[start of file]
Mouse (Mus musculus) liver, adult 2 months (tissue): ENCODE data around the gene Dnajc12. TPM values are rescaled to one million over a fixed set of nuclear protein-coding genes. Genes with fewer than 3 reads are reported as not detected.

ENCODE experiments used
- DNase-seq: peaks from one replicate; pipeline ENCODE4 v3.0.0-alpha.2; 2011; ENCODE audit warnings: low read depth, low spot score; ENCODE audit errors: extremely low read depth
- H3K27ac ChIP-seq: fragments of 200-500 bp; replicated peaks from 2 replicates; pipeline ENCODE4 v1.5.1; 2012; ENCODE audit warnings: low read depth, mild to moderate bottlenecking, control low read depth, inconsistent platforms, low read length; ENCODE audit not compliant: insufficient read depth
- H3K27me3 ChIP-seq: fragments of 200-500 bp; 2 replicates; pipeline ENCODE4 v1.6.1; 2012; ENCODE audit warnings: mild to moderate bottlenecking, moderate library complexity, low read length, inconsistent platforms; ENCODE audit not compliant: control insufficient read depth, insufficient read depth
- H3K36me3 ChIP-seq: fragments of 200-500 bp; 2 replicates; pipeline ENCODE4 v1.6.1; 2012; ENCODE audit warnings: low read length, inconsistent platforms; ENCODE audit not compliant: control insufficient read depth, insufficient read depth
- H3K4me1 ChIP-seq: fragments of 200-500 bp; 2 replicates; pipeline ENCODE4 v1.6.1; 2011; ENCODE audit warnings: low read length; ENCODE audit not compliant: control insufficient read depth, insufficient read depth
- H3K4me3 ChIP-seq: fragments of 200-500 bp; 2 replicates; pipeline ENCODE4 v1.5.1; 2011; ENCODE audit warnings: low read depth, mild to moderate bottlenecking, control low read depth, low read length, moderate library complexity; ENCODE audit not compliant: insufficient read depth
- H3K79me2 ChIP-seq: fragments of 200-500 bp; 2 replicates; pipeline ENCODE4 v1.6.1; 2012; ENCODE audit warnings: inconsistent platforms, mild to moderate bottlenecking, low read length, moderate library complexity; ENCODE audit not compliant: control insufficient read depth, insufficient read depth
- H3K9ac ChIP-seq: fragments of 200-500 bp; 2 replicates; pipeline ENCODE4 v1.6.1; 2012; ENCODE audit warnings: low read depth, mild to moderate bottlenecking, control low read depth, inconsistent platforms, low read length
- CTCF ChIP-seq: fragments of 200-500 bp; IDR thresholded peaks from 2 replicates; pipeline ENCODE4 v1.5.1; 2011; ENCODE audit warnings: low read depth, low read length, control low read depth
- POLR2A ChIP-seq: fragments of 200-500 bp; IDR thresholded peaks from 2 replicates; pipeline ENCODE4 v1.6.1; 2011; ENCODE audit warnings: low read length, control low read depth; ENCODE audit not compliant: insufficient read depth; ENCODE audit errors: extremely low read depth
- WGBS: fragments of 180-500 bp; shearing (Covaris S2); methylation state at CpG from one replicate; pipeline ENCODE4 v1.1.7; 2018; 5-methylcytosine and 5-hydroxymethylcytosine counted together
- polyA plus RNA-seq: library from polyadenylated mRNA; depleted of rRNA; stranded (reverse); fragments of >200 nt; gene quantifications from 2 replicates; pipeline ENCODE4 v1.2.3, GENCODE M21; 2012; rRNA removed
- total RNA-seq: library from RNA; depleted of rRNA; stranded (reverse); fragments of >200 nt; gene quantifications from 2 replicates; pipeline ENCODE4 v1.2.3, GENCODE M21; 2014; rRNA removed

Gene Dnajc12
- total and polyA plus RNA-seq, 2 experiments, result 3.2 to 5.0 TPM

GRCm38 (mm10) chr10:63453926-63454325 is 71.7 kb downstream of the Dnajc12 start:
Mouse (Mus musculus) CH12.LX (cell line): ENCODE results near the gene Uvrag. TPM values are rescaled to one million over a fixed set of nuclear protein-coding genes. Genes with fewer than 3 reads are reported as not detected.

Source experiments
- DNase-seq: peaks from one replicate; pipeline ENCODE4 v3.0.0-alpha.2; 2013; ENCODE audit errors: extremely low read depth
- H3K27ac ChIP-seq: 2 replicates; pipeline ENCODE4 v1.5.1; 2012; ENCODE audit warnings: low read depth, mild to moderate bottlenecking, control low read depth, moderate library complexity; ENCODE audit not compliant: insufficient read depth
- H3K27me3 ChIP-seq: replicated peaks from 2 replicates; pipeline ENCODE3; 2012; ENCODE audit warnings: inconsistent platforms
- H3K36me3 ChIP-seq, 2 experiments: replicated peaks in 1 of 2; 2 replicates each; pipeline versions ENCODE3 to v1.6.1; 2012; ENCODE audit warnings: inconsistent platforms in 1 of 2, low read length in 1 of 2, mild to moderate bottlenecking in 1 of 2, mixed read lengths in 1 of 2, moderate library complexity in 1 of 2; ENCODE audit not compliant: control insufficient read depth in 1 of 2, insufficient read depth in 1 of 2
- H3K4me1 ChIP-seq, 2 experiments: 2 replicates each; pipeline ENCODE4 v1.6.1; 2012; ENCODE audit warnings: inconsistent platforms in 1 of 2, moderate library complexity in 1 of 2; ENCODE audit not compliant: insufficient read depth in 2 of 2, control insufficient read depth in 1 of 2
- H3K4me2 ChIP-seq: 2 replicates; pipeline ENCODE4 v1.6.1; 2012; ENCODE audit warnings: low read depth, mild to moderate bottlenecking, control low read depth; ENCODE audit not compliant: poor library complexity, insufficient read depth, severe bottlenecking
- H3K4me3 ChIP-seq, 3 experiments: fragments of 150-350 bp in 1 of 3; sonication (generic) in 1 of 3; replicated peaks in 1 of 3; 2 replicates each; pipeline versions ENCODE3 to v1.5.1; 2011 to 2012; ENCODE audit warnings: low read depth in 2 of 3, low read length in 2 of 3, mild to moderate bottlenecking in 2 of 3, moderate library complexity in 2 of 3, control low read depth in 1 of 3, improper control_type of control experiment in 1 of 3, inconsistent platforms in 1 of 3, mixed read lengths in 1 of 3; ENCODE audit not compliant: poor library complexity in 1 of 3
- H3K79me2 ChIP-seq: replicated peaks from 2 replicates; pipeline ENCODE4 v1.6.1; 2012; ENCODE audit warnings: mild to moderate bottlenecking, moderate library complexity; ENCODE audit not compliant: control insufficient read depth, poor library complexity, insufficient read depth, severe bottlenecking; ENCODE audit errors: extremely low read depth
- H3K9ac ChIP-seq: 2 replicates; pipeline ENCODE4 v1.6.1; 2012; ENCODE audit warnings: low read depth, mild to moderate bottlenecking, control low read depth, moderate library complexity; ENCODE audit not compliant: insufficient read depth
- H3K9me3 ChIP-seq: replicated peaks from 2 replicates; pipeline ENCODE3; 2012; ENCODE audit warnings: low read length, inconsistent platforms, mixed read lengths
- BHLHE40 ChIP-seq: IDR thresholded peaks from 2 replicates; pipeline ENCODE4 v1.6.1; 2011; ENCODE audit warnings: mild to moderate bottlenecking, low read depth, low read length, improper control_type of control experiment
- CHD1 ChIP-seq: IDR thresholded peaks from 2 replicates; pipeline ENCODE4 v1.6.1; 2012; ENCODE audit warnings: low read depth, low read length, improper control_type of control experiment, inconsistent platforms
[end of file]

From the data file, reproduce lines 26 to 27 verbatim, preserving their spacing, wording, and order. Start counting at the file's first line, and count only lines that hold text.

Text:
- H3K4me2 ChIP-seq: 2 replicates; pipeline ENCODE4 v1.6.1; 2012; ENCODE audit warnings: low read depth, mild to moderate bottlenecking, control low read depth; ENCODE audit not compliant: poor library complexity, insufficient read depth, severe bottlenecking
- H3K4me3 ChIP-seq, 3 experiments: fragments of 150-350 bp in 1 of 3; sonication (generic) in 1 of 3; replicated peaks in 1 of 3; 2 replicates each; pipeline versions ENCODE3 to v1.5.1; 2011 to 2012; ENCODE audit warnings: low read depth in 2 of 3, low read length in 2 of 3, mild to moderate bottlenecking in 2 of 3, moderate library complexity in 2 of 3, control low read depth in 1 of 3, improper control_type of control experiment in 1 of 3, inconsistent platforms in 1 of 3, mixed read lengths in 1 of 3; ENCODE audit not compliant: poor library complexity in 1 of 3